Alabama, Environmental Racism

Two Black Towns In The Shadow Of Environmental Racism Fight Back Against Chemical Companies

Africatown and McIntosh are two predominantly Black communities located in Alabama's "chemical corridor," a 60-mile stretch of land.

Africatown and McIntosh, two predominantly Black communities located in Alabama’s 60-mile stretch known as the “chemical corridor,” are living in the shadow of the state’s booming chemical industry.

But residents say the industrial expansion in the Mobile area is slowly killing them. 

As Reckon reports, in 2021 Finnish chemical giant Kemira, now Sterling Specialty Chemicals, completed a major expansion of its operations only about 1,500 feet from homes in Africatown, a community located in Mobile.

“Through all Africatown’s entire history, residents have tried to stop pollution. All the way back, maybe it was a quiet word or a letter that didn’t make much difference,” Joe Womack, an Africatown native and the president of local environmental group C.H.E.S.S. told Reckon. “Now we have a united voice. We have protested. We have used the courts. We have held public meetings where we hold these people and companies accountable. It hasn’t always worked, but we’re still here, ain’t we?”

For Womack, it’s been years of compromise with little return for residents.

“This is how it works,” Womack explained. “First, they ask for your arm, so you give them a thumb. That’s a good compromise. Then years go by, and they ask again, so you give them your hand. And maybe they’ll help build a few things like a museum or a welcome center. But let me tell you this: They are still looking at your arm.”

As Al-Jazeera reports, a similar story is unfolding in McIntosh, Alabama. The community of 250 is surrounded by eight chemical plants, part of a 26-plant network stretching from Highway 43 to Mobile, where Africatown is located. Residents said they were swindled out of their land due to the deceptive practices of a homebuilder who later sold the land to corporations, paving the way for a chemical industry takeover.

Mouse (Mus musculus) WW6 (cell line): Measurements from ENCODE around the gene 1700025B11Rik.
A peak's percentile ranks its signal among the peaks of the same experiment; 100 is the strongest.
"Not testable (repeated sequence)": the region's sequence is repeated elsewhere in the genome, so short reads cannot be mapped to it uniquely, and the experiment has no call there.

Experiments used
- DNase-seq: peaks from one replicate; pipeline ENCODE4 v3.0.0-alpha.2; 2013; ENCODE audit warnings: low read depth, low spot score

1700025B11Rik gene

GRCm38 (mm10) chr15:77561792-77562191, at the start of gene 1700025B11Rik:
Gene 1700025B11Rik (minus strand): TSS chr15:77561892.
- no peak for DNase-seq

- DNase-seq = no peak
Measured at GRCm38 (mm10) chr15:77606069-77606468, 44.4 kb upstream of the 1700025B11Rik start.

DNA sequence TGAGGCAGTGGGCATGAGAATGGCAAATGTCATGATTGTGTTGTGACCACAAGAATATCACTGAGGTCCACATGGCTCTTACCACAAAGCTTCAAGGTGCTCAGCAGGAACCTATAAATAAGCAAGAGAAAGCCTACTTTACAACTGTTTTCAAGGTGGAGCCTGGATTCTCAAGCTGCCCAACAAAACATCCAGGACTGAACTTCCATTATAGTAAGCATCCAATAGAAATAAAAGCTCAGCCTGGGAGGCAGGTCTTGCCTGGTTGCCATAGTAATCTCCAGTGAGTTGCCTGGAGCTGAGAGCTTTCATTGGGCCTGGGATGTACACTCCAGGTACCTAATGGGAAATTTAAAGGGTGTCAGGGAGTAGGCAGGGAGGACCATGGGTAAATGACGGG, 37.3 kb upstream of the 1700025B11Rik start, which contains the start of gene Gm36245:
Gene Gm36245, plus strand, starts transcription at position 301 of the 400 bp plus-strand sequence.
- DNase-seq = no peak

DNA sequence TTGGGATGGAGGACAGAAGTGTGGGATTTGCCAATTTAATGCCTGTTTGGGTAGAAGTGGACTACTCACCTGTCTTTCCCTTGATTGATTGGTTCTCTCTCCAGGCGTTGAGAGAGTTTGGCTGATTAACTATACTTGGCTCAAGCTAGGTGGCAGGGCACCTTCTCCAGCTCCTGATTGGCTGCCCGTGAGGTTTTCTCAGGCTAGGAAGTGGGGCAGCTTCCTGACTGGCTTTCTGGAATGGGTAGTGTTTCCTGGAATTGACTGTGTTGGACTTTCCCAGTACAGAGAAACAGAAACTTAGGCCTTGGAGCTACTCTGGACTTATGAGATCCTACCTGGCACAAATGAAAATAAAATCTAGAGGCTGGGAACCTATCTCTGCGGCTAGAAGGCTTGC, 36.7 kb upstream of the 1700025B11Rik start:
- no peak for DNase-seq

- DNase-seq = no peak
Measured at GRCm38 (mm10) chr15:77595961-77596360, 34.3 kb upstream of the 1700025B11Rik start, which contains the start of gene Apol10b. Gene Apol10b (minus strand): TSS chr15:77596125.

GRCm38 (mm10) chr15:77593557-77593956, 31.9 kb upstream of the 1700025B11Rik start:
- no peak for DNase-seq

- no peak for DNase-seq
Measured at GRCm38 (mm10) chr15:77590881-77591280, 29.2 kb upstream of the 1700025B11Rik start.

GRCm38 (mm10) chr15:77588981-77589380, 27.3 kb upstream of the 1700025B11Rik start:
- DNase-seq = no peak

In 2017, Olin’s chemical manufacturing plant began belching chlorine in the air for 12 hours without warning residents of McIntosh, during which time, residents described burning lungs and dying birds. The Alabama Department of Energy eventually fined Olin $80,000 for the unauthorized release of the chemical and a failure to report it, but this has not stopped the company from releasing chemicals in the air. Olin has repeated the action four times, the latest coming in January 2022.

Michael Hansen, the former executive director of GASP, a non-profit that works to reduce air pollution and promote environmental justice, told Al-Jazeera that the practice of companies like Olin creates a sacrifice zone in communities like McIntosh and Africatown. 

“Cancer is a common occurrence (in areas like those two towns). In addition to that, asthma and other chronic breathing difficulties, heart disease and stroke, difficulty sleeping, nausea, and learning impairment for children are common. It can stunt cognitive development as well as respiratory development.”

Hansen continued, “This creates a cumulative impact, and if there’s more than one plant in an area, you start looking at what is called a ‘sacrifice zone’ where residents who live near the vicinity are sacrificed for the sake of industry,”

Like Africatown, residents in McIntosh are fighting back. Andy Lang, a contract pipefitter, is also a community advocate. He and other members of the joined lawsuits against Olin in 2018, which are due to be heard in 2024. 

“We’re angry and worried because while the lawsuits are held up in court by big companies, people are dying and still in danger and no one seems to care,” Lang told Al-Jazeera. “For these kids, if I don’t do something, our history’s going to be gone, but the people are coming together talking. We’ve never been this far, but we’re beginning to have a little faith, to see the light at the end of the tunnel.”

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